return ()

-- | Heterogeneous version of 'qinit'. Please note that the type of
-- the result of this function cannot be inferred from the type of the
-- argument. For example, 
-- 
-- > x <- qc_init False
-- 
-- is ambiguous, unless it can be inferred from the context whether
-- /x/ is a 'Bit' or a 'Qubit'. If the type cannot be inferred from
-- the context, it needs to be stated explicitly, like this:
-- 
-- > x <- qc_init False :: Circ Qubit
--    
-- Alternatively, 'qc_init_with_shape' can be used to fix a specific
-- type.
qc_init :: (QCData qc) => BType qc -> Circ qc
qc_init bs = qc_init_with_shape (undefined :: qc) bs

-- | A version of 'qc_init' that uses a shape type parameter. The
-- first argument is the shape type parameter, and the second argument
-- is a data structure containing boolean initializers. The shape type
-- argument determines which booleans are used to initialize qubits,
-- and which ones are used to initialize classical bits.
-- 
-- Example:
-- 
-- > (x,y) <- qc_init_with_shape (bit,[qubit]) (True, [False,True])
-- 
-- This will assign to /x/ a classical bit initialized to 1, and to
-- /y/ a list of two qubits initialized to |0〉 and |1〉, respectively.
qc_init_with_shape :: (QCData qc) => qc -> BType qc -> Circ qc
qc_init_with_shape shape bs = qcdata_mapM shape qinit_qubit cinit_bit bs

-- | Heterogeneous version of 'qterm'. 
qc_term :: (QCData qc) => BType qc -> qc -> Circ ()
qc_term bs qc = do
  let bs' = qcdata_promote bs qc errmsg
  let z = qcdata_zip qc bool bool qubit bit bs' qc errmsg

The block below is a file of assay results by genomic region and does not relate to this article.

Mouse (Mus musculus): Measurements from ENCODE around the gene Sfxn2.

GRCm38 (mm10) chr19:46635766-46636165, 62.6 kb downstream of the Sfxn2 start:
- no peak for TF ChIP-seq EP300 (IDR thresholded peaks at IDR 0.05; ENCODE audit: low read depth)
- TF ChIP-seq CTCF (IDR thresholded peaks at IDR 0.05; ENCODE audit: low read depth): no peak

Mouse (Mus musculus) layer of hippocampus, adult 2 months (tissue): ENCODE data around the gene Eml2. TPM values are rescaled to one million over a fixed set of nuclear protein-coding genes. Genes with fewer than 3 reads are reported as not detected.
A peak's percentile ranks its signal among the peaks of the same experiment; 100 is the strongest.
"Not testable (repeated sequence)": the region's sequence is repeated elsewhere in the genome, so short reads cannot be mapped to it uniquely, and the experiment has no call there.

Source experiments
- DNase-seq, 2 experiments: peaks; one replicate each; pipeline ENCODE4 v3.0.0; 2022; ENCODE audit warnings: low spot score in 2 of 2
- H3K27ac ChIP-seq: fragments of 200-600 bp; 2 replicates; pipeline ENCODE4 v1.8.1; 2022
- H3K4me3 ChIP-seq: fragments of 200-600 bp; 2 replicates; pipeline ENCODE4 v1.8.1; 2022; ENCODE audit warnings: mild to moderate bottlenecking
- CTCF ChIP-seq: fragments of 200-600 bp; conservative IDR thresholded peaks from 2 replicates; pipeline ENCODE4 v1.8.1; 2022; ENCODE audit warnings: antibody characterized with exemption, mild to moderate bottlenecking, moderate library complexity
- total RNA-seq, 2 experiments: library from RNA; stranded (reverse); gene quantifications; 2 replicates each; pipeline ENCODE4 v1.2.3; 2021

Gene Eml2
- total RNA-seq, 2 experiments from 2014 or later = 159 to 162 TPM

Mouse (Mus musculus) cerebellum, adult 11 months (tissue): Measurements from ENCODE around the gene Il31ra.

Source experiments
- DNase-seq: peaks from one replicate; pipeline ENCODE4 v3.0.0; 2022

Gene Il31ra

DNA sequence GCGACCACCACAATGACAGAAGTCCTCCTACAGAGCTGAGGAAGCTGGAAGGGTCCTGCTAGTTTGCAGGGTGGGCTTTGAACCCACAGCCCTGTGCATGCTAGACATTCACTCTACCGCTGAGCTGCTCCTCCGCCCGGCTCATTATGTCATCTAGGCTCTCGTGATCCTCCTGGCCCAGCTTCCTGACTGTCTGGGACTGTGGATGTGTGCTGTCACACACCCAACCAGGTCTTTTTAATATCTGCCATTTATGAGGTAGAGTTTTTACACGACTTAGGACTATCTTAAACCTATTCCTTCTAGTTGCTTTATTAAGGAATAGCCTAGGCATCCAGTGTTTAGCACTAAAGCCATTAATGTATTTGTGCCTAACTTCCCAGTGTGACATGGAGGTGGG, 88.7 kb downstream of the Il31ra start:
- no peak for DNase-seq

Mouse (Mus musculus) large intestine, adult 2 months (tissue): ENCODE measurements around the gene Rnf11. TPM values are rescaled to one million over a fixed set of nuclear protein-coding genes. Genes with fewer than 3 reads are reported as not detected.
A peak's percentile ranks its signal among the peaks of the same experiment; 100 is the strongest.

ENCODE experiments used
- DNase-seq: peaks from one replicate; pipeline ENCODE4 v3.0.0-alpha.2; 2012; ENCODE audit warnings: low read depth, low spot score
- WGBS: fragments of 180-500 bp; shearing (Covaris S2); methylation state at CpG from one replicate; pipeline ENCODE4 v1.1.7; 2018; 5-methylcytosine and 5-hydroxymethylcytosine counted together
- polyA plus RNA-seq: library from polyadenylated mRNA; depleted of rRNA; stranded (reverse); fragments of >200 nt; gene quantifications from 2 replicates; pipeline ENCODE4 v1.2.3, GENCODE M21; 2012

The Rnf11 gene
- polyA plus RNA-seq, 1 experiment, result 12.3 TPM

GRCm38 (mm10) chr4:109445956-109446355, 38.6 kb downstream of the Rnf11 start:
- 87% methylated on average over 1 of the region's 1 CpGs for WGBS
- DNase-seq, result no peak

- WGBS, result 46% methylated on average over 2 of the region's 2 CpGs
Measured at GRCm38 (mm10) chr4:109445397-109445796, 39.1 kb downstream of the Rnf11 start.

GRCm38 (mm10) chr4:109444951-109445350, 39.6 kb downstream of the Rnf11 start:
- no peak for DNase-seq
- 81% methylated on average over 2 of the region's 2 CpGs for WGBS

qcdata_mapM_op qc map_qubit map_bit z 
  return ()
  where    
    
    map_qubit :: (Bool, Qubit) -> Circ ()
    map_qubit (b,q) = qterm_qubit b q

    map_bit :: (Bool, Bit) -> Circ ()
    map_bit (b,q) = cterm_bit b q

    errmsg s = "qc_term: shape of parameter does not match data: " ++ s

-- | Heterogeneous version of 'qdiscard'.
qc_discard :: (QCData qc) => qc -> Circ ()
qc_discard qc = do
  qcdata_mapM_op qc qdiscard_qubit cdiscard_bit qc
  return ()

-- ----------------------------------------------------------------------
-- ** Measurement and preparation

-- | Measure a 'Qubit', resulting in a 'Bit'. More generally, measure
-- all the Qubits in a quantum data structure, resulting in a
-- corresponding data structure of Bits. This is not a reversible
-- operation. Examples:
-- 
-- > b <- measure q
-- > (b0, b1) <- measure (q0, q1)
-- > [b0, b1, b2] <- measure [q0, q1, q2]
measure :: (QShape ba qa ca) => qa -> Circ ca
measure qa = qdata_mapM_op (shapetype_q qa) measure_qubit qa

-- | Prepare a 'Qubit' initialized from a 'Bit'. More generally,
-- prepare a data structure of Qubits, initialized from a corresponding
-- data structure of Bits. Examples:
-- 
-- > q <- prepare b
-- > (q0, q1) <- prepare (b0, b1)
-- > [q0, q1, q2] <- prepare [b0, b1, b2]
prepare :: (QShape ba qa ca) => ca -> Circ qa
prepare ca = qdata_mapM (shapetype_c ca) prepare_qubit ca

-- | Heterogeneous version of 'measure'. Given a heterogeneous data
-- structure, measure all of its qubits, and leave any classical bits
-- unchanged.
qc_measure :: (QCData qc) => qc -> Circ (QCType Bit Bit qc)
qc_measure qc = qcdata_mapM_op qc measure_qubit do_bit qc 
  where 
    do_bit :: Bit -> Circ Bit
    do_bit = return                                                         

-- | Heterogeneous version of 'prepare'. Given a heterogeneous data
-- structure, prepare qubits from all classical bits, and leave any
-- qubits unchanged.
qc_prepare :: (QCData qc) => qc -> Circ (QCType Qubit Qubit qc)
qc_prepare qc = qcdata_mapM qc do_qubit prepare_qubit qc 
  where
    do_qubit :: Qubit -> Circ Qubit
    do_qubit = return

-- ----------------------------------------------------------------------